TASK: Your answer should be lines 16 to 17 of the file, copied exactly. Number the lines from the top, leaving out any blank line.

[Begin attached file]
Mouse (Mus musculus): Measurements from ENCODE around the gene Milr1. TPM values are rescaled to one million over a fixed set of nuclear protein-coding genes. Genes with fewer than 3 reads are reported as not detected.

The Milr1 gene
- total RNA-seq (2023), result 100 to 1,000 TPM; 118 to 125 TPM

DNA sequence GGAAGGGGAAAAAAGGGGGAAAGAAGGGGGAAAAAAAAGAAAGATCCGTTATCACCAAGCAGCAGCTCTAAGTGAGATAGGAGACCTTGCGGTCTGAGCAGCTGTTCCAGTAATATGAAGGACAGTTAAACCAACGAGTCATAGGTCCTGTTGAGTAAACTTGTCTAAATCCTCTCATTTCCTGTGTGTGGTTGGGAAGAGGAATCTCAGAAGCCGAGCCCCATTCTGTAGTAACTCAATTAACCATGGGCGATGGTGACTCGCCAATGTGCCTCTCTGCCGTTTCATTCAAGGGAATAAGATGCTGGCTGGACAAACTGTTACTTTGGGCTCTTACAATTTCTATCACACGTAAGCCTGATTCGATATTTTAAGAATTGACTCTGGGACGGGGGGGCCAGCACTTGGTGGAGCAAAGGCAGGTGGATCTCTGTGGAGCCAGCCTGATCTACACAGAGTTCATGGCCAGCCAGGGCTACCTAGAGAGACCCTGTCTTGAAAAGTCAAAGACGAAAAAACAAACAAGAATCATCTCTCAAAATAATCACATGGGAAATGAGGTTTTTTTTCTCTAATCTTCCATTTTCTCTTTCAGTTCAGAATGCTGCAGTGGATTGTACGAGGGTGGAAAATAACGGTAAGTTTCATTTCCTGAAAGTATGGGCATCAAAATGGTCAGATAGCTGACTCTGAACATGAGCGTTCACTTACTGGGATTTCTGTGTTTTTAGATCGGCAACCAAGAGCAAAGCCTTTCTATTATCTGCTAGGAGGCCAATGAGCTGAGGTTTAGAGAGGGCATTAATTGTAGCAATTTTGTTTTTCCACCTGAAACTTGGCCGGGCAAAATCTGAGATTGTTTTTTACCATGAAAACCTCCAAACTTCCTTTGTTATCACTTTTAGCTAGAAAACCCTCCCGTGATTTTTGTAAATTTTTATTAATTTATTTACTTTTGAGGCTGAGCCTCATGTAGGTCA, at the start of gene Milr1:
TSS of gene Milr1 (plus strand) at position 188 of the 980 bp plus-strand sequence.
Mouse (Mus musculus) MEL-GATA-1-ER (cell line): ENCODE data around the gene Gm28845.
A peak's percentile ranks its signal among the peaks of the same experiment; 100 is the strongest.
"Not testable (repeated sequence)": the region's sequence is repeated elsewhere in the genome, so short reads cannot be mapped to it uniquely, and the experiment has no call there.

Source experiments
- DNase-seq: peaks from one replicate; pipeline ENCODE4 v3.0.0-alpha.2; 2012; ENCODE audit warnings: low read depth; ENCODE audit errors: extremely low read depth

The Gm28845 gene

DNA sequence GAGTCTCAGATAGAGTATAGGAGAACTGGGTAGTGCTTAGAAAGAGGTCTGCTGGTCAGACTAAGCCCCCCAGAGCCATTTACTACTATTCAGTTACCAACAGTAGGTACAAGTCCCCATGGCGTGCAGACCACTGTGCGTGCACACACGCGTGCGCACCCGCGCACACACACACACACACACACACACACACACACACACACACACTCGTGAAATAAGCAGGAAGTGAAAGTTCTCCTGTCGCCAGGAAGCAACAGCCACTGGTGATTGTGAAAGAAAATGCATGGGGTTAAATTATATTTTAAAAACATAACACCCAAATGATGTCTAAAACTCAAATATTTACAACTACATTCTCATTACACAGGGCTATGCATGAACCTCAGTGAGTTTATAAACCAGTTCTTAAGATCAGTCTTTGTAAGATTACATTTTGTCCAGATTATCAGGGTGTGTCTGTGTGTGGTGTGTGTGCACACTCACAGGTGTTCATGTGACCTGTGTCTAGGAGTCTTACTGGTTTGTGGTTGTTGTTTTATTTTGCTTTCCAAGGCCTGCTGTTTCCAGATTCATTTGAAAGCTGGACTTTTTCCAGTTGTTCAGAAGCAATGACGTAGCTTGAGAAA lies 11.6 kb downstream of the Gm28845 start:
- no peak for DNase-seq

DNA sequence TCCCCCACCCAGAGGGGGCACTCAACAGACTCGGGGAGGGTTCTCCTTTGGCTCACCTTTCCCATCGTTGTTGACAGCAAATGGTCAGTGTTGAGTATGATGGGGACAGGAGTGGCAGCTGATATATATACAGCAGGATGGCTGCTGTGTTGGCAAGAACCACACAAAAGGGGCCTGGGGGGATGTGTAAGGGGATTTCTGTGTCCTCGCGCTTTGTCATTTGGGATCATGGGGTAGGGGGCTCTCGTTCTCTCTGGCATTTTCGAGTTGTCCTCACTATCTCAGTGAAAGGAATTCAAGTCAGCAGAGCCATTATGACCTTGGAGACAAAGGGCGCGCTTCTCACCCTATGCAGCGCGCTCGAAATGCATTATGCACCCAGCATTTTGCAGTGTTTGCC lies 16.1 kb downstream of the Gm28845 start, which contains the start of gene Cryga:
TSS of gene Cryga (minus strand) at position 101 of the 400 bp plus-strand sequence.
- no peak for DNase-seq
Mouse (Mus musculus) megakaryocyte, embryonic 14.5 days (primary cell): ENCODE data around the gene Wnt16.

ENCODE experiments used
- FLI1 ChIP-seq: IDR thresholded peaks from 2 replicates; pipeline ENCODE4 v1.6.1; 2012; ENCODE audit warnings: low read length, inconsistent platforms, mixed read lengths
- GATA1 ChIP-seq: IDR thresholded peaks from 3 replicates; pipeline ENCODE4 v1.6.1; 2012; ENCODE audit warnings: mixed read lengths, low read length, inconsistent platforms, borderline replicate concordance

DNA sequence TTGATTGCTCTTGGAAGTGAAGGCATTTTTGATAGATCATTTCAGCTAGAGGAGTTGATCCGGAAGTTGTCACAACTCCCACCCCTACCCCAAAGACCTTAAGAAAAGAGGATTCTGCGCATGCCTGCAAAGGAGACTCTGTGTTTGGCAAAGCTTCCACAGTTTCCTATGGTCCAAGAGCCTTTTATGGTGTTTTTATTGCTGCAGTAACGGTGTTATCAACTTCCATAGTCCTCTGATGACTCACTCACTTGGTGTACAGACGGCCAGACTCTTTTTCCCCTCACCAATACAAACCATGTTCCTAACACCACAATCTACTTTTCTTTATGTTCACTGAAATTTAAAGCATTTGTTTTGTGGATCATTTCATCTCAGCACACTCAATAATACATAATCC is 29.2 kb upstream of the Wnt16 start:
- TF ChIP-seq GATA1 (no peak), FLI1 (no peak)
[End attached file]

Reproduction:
- no peak for DNase-seq
Mouse (Mus musculus) megakaryocyte, embryonic 14.5 days (primary cell): ENCODE data around the gene Wnt16.